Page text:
Macy sues to stop new Hecht's store White Marsh Mall site formerly housed Hutzler's

September 17, 1991|By David Conn

A legal dispute between two of the nation's biggest department store companies and the Columbia-based Rouse Co. threatens to leave the White Marsh Mall with a hole where a Hecht's store is slated to open.

The dispute is detailed in a lawsuit that R. H. Macy & Co. filed last week against Rouse, the mall's developer and manager, and the May Co., the St. Louis owner of the Hecht's chain, as well as other businesses involved in the mall.

The suit, filed in Baltimore County Circuit Court, asks the court to prevent Hecht's from opening a 160,000-square-foot store in the former Hutzler's space on Oct. 10, as planned. The lawsuit comes less than a month before the scheduled opening, and almost 10 months after May started construction to prepare the space for a Hecht's store.

Macy says in the suit that under a 1980 agreement with Rouse, each of the mall's five anchor tenants had the right to consent to any changes in the occupation of the other anchors' spaces until 1996.

Four months after Hutzler's closed its White Marsh store in January 1990, Macy was informed that Rouse had negotiated to fill the space with a Hecht's store, the lawsuit states, but Macy refused to agree to the change.

More than a year later, a Rouse subsidiary asked Macy and the other anchors, J. C. Penney, Woodward & Lothrop and Sears, Roebuck and Co. for an amendment to the contract that would allow Hecht's to be exchanged for Hutzler's. Macy says it again refused to agree to the change, and didn't discover that the Hutzler's parcel had been transferred to May Co. until just before it filed the lawsuit last week.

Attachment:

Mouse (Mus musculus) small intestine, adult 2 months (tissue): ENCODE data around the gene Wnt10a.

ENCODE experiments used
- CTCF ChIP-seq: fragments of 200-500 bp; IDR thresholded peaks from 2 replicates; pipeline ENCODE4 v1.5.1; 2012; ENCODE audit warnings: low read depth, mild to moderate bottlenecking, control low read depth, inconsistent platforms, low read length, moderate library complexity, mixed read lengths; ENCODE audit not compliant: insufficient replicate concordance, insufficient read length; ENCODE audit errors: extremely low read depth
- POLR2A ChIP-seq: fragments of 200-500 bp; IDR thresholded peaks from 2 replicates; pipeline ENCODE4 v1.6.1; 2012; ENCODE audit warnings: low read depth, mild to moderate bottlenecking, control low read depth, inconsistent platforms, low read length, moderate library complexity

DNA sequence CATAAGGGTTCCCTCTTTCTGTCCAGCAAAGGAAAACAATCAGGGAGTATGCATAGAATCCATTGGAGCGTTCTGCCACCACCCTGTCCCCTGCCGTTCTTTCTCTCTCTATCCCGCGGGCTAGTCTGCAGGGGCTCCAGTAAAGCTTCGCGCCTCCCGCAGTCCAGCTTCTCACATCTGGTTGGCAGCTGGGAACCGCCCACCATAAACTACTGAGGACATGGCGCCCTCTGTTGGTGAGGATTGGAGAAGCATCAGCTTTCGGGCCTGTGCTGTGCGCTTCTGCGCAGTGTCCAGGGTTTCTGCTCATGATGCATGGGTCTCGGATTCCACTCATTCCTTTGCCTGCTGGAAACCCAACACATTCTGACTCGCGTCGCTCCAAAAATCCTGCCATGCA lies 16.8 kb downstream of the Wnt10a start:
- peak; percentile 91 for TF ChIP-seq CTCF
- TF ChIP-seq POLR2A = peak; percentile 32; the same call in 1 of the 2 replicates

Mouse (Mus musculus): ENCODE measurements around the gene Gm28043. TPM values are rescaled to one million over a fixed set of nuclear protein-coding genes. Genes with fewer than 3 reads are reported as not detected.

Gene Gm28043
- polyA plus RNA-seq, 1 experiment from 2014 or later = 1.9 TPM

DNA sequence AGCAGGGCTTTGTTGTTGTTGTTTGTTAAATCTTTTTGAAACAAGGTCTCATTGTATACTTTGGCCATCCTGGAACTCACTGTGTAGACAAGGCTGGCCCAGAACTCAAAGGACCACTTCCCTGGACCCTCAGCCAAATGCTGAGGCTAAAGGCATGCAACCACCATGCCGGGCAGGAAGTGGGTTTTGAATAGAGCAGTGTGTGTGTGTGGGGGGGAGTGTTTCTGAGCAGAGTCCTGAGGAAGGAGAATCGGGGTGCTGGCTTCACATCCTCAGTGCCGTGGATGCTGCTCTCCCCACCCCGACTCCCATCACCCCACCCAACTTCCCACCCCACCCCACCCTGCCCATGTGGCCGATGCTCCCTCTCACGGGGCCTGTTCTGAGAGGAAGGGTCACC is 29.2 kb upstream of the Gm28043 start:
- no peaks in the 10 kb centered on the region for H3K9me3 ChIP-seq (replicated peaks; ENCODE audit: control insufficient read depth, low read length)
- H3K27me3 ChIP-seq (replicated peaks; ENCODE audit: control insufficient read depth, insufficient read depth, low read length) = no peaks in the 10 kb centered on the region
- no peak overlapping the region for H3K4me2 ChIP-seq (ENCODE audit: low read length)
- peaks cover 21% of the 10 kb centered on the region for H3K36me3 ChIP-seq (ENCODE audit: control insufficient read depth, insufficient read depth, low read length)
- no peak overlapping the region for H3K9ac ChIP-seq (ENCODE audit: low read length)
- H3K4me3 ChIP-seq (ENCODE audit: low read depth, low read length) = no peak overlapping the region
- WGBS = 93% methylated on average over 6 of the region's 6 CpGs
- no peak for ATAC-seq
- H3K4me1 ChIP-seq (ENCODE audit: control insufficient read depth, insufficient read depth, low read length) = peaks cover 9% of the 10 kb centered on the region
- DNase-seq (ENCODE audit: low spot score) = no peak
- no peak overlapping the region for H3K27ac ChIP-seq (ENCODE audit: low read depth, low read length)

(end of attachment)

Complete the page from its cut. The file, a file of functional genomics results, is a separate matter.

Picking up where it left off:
Cathy Lickteig, a Rouse spokeswoman, confirmed that May intends to go ahead with the planned opening of the Hecht's store, which has been under construction since the beginning of the year.

In the lawsuit, Macy says it is "irreparably harmed" by the actions of Rouse and May Co., although the suit fails to explain the nature of that harm.

Officials and lawyers for the other companies involved either declined to comment or couldn't be reached late yesterday.

Attorneys and spokesmen for May and for Macy's New York law firm told the Daily Record newspaper that the lawsuit is the first legal action between the two retailers, who share mall space in cities nationwide.

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